Free and fair elections are a basic aspect of democracy. Vancouver’s elections may be free, but are they fair?
This November, many Vancouverites will check the election results only to find out that their votes did not count. This will not be the result of a miscount, electoral fraud, or faulty voting machines. Instead, it will be another illustration of our fundamentally flawed electoral process.
Vancouver elects its city councillors, park commissioners, and school trustees through a system known as plurality-at-large, or block voting, that allows each voter in Vancouver to cast one vote per available seat. For example, since city council has 10 seats, each voter can select up to 10 candidates. However, such a system regularly distorts the preferences of citizens when most candidates are affiliated with political parties.
Consider a city, Electiontown, with two political parties, Party A and Party B, and citizens choosing to vote along party lines. There are 10 seats, each party has 10 candidates, and each voter votes for all 10 candidates in his or her favoured party. If the overall tally of votes is 51 percent for Party A and 49 percent for Party B, Party A will fill all 10 seats and the 49 percent of citizens who voted for Party B will have no voice in Electiontown’s government. This is a winner-take-all vision of democracy that can lead to a tyranny of the majority, with no diversity of voices to benefit society or hold government accountable.
The most recent municipal election in 2011 demonstrated how significantly flawed the current system is. In Burnaby, all the council seats went to one party, leaving 37 percent of the population without representation on council. In Vancouver, Vision Vancouver received 73 percent of council seats, despite only having won 53 percent of the popular vote while the Non-Partisan Association (NPA) only got 18 percent of the seats although they received 40 percent of the votes! In its plainest terms, this is inequality: each vote for the NPA is worth less than each vote for Vision Vancouver and a vote for a party that won no seats is worthless. Arguably the only reason that Vancouver does not suffer from Burnaby’s extreme results is that Vancouver’s dominant party chooses not to run enough candidates to fill every seat.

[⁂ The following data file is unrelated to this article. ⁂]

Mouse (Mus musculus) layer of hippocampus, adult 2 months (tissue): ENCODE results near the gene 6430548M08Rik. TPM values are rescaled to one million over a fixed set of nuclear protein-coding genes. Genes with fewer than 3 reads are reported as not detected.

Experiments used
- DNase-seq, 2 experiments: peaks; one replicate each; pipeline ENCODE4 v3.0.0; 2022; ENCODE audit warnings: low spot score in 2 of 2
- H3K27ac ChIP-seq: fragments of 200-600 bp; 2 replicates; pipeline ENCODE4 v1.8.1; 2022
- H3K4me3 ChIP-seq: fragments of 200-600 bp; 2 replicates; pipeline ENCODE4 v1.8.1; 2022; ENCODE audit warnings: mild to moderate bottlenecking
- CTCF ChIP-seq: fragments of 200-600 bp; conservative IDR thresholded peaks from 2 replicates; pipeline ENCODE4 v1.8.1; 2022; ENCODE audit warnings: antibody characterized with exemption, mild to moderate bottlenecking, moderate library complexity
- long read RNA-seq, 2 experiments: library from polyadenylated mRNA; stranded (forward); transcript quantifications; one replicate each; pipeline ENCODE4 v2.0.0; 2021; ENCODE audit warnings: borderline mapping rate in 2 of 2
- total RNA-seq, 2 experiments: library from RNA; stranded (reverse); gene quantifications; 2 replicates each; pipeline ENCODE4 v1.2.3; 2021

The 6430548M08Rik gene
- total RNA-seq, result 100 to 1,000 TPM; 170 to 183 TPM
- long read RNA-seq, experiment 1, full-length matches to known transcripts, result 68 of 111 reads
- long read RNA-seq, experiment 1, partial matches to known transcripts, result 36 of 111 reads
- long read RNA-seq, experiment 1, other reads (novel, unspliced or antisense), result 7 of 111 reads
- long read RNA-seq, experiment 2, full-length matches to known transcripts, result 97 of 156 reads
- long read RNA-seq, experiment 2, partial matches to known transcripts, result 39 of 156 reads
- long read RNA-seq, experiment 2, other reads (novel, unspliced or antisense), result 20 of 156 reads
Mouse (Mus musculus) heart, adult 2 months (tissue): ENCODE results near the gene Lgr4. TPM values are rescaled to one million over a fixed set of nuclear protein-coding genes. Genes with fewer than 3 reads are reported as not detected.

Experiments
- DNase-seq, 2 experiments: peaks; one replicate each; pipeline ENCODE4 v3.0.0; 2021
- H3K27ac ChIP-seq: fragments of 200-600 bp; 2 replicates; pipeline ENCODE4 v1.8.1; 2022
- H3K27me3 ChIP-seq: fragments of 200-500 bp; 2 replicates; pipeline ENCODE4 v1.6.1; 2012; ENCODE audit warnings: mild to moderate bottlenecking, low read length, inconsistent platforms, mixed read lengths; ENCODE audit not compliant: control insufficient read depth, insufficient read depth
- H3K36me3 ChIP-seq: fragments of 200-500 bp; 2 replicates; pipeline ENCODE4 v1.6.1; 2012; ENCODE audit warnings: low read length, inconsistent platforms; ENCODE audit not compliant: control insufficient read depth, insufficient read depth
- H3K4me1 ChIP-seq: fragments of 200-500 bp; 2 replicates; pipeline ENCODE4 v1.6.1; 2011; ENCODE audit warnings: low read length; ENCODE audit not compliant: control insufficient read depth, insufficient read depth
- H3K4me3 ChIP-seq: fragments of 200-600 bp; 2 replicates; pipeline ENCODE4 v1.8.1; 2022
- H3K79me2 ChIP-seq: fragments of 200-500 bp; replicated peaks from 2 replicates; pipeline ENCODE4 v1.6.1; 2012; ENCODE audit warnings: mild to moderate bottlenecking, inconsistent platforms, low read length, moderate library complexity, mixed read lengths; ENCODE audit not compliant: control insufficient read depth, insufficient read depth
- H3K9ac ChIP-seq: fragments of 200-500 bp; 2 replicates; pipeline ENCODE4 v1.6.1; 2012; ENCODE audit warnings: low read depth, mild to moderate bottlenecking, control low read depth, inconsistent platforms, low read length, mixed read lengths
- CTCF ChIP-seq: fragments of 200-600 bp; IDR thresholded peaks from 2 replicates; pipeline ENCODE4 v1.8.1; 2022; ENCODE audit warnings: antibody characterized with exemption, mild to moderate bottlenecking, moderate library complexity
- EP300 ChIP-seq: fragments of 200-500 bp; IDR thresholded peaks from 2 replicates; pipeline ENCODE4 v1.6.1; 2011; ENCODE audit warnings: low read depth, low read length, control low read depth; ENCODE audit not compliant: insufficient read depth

To be clear, we are not upset that any particular party has won or lost elections. Rather, we are concerned about violations of democracy’s basic requirement that every citizen be treated equally. Elections determine who will represent citizens in governmental decision-making processes. One way to evaluate success in this regard is to determine if the composition of city council reflects the composition of the voter base. By this measure, the current system is a failure. Elections in Vancouver would be unrecognizable to Canadians across the country. Countries such as Mongolia had the good sense to abandon block voting, leaving Vancouver in the company of democratic stalwarts such as Laos and Syria.
The City of Vancouver has announced that it wants to “give [voters] as many opportunities to be part of this year’s election as possible” by providing several days of advance voting and allowing voters to choose the most convenient polling booth in the city. Unfortunately, making it easier to access a broken system just means that more people will ultimately be disappointed by the process. Many Vancouverites are currently underrepresented, or not represented at all, because they had the gall to vote for a party that was unlikely to win the most votes.
Vancouver can’t afford to be a first-class city with a second-rate democracy so Fair Vote Canada’s Vancouver chapter is launching its new campaign: Make Every Vote Count. We’re calling on candidates to announce their support for electoral reform and for voters to demand better. There are many ways of voting that produce proportional representation and any of them would improve democracy in Vancouver. It may be too late for 2014, but by 2018, we want to make every vote count!